Yes, yes, and more yes. Working with unexpected pregnancies is all I do now and it’s hard when I work with someone too disempowered to even recognizes the choices they have let alone see how any of them would actually be any different (let alone better) than the others.

19 05 2012
dorleem

I feel for you, SJ…. It is hard to keep up the faith when you are surrounded by the poverty, the lack of opportunities etc – your teens need your faith, optimism, determination. They have grown up with the dismal outlook all their lives…

Keep believing in your girl. I believe that if you keep believing in her and abilities and smarts, she has a very good chance at aiming for and working towards some of the dreams of who she can be, regardless of whether she ends up caving into the immediate pressures she is feeling from her mother and boyfriend.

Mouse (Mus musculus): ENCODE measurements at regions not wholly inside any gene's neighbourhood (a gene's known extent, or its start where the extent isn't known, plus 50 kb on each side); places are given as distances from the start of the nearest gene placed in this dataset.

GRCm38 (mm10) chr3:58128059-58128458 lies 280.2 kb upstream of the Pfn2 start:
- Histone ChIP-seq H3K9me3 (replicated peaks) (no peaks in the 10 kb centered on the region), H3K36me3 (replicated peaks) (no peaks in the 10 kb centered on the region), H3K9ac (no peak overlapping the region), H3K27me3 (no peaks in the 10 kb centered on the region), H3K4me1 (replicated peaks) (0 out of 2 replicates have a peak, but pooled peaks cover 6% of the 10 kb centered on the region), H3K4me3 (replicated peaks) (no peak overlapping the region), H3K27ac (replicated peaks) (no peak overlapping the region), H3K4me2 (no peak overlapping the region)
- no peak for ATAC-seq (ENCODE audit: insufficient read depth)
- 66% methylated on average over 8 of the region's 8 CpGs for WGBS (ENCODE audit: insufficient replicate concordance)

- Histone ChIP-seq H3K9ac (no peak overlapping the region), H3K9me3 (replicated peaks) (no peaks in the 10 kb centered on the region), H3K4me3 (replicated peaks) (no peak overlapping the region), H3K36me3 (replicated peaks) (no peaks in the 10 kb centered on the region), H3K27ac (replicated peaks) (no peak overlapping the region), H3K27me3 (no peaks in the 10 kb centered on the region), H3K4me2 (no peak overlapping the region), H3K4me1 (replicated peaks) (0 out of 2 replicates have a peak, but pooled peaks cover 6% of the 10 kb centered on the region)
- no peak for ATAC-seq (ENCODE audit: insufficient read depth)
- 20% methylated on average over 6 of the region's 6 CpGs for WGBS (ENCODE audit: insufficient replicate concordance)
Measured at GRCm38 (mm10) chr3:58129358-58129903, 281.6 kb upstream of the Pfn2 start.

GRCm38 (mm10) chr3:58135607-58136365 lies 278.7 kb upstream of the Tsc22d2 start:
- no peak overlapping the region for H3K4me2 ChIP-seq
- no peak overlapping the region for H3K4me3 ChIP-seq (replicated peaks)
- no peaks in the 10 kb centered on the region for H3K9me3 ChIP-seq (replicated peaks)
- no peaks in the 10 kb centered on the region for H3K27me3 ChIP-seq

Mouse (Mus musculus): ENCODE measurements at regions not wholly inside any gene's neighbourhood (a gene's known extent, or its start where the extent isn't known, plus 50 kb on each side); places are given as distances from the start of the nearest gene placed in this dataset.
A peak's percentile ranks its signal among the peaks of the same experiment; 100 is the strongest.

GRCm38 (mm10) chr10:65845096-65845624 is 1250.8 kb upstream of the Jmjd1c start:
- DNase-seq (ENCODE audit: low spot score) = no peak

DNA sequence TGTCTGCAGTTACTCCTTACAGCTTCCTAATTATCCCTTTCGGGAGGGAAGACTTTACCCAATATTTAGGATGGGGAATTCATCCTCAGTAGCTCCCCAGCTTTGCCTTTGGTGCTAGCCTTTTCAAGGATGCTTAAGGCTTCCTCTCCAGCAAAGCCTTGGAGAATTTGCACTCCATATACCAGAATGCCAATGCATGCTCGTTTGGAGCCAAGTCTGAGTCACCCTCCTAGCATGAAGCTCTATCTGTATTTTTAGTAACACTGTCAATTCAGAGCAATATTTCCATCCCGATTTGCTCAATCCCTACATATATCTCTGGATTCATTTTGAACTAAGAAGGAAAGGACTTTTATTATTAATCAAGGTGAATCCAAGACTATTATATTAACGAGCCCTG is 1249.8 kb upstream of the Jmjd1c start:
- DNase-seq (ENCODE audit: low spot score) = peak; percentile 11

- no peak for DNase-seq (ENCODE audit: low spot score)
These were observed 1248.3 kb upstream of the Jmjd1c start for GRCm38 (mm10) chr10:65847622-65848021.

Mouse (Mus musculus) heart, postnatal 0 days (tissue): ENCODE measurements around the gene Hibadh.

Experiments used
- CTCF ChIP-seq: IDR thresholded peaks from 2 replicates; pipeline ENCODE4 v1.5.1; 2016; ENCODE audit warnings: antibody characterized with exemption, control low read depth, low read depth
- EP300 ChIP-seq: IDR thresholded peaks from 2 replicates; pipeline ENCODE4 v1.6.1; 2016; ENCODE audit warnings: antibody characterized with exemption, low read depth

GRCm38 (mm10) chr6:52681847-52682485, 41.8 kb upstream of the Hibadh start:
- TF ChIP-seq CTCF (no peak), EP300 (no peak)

If she is smart and doing well in school, is there a possibility that she could apply for a college/community college scholarship?

4 03 2013
Stanley

My college roommate had four year old son – and a full scholarship. She came from a very small town, a couple of hours away from our college, and came to school early on Monday morning and went back to her hometown every Friday afternoon, so she could spent time with and take care of her boy. There is no way she could have done this without an incredible amount of support from *her* parents – with whom her son lived during the week – who were also the ones that pushed (hard) to accept the scholarship and get her pharmacy degree.